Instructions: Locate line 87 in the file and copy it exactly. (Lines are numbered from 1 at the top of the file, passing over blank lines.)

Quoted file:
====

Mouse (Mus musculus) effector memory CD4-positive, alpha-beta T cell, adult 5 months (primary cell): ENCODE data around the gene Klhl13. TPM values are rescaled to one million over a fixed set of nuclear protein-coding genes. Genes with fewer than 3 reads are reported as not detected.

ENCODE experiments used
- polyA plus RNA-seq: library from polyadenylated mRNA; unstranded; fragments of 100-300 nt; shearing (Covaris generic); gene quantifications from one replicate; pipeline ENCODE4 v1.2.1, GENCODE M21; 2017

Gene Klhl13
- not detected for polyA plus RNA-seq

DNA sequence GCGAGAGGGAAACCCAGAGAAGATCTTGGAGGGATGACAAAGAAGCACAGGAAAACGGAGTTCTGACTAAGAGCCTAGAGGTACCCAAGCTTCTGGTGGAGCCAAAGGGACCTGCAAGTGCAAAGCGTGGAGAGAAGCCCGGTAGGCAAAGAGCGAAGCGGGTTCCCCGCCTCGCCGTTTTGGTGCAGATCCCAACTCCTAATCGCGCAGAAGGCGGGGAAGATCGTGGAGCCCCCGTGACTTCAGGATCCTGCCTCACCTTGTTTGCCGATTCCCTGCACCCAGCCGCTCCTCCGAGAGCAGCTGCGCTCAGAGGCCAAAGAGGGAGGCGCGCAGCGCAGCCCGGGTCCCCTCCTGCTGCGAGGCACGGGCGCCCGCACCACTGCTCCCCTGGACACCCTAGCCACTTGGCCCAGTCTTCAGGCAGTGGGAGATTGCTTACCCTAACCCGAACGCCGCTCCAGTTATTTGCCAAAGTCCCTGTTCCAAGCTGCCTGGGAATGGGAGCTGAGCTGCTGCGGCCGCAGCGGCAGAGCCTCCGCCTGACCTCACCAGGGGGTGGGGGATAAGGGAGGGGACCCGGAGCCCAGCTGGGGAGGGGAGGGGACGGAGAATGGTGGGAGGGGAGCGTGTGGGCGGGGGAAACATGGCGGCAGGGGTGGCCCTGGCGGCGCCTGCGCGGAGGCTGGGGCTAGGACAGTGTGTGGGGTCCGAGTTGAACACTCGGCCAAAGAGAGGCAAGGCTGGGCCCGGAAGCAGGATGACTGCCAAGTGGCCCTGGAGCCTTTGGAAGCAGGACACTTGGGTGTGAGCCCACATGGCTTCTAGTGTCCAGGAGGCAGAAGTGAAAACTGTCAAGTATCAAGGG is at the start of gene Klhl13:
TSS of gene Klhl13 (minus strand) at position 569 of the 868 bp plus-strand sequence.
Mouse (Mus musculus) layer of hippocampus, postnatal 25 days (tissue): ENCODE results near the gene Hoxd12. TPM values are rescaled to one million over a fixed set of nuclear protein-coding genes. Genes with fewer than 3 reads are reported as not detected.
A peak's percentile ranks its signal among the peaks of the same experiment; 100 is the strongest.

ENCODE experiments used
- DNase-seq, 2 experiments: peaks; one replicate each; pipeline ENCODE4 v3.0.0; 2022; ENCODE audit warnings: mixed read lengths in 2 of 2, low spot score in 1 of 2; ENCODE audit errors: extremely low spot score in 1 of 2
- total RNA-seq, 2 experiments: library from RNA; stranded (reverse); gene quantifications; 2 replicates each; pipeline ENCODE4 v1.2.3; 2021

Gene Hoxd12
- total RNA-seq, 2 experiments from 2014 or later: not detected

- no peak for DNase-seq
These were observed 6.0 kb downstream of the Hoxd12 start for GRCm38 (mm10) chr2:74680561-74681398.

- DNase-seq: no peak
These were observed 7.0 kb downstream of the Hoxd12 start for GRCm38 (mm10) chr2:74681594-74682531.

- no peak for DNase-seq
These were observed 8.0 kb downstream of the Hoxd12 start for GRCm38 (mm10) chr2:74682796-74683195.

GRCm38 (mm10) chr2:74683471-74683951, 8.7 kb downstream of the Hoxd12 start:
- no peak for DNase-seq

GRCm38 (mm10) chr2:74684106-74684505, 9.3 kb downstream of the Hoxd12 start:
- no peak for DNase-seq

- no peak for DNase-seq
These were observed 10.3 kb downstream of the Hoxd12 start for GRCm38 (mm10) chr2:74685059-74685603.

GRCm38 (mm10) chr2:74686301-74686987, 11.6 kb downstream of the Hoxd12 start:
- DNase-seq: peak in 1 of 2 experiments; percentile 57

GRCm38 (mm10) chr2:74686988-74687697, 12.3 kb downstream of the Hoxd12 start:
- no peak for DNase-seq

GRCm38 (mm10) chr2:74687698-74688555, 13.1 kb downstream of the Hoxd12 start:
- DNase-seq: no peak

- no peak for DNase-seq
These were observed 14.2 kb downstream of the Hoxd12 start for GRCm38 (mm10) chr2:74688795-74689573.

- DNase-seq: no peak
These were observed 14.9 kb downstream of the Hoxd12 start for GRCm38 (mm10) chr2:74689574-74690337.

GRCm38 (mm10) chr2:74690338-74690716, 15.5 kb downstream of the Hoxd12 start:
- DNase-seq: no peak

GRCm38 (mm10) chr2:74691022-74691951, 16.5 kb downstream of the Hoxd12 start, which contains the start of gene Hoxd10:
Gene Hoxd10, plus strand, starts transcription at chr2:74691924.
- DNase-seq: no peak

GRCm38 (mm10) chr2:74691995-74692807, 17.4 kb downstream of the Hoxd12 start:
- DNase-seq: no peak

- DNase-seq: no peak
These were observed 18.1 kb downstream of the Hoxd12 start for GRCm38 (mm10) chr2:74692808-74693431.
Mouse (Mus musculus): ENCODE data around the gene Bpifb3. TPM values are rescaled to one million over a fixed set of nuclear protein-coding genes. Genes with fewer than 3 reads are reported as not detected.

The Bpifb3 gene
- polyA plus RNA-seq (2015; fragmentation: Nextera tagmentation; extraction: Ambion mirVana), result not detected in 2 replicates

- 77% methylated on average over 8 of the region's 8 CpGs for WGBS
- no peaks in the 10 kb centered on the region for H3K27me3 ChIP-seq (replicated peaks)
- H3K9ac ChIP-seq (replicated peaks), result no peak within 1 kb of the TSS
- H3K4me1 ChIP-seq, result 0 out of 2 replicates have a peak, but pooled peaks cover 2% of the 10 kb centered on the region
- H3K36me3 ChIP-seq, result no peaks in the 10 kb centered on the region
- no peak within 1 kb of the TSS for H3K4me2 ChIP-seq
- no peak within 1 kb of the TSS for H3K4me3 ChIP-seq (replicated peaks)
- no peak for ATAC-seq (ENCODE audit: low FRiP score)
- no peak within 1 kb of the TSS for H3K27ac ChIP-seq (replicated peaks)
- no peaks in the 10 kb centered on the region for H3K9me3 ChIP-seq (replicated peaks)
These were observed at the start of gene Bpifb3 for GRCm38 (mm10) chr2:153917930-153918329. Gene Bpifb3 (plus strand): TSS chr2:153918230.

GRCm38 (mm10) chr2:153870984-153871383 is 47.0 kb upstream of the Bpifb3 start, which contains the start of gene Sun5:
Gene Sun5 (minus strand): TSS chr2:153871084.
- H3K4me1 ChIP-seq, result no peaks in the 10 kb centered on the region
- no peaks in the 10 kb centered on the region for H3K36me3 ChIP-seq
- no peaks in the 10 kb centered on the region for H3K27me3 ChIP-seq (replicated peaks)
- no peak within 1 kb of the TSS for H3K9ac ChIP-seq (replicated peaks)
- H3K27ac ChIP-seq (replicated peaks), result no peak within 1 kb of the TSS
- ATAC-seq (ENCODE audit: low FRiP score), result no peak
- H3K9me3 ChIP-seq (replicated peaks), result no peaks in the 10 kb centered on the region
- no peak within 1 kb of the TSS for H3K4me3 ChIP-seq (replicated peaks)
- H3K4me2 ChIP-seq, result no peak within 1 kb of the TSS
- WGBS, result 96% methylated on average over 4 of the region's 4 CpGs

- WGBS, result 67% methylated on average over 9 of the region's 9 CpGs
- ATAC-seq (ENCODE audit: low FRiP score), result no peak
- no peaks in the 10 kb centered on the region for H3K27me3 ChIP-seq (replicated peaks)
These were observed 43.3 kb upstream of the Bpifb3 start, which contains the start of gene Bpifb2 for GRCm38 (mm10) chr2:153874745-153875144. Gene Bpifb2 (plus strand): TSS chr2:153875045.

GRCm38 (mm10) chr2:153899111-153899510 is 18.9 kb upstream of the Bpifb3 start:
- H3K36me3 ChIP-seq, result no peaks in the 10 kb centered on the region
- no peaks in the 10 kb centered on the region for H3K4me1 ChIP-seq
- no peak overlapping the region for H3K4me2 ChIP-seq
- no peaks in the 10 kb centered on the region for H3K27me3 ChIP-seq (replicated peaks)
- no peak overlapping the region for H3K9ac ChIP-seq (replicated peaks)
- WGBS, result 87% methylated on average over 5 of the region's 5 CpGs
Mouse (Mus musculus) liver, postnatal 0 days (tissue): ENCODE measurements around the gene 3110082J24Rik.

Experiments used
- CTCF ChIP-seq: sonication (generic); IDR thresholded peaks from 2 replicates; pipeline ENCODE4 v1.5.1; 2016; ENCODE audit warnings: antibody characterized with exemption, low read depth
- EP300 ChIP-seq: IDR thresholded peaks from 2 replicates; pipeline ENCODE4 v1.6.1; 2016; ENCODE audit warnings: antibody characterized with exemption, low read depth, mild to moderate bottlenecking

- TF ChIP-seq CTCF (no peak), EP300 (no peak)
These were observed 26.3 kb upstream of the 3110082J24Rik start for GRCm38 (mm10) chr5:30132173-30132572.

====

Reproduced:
- TF ChIP-seq CTCF (no peak), EP300 (no peak)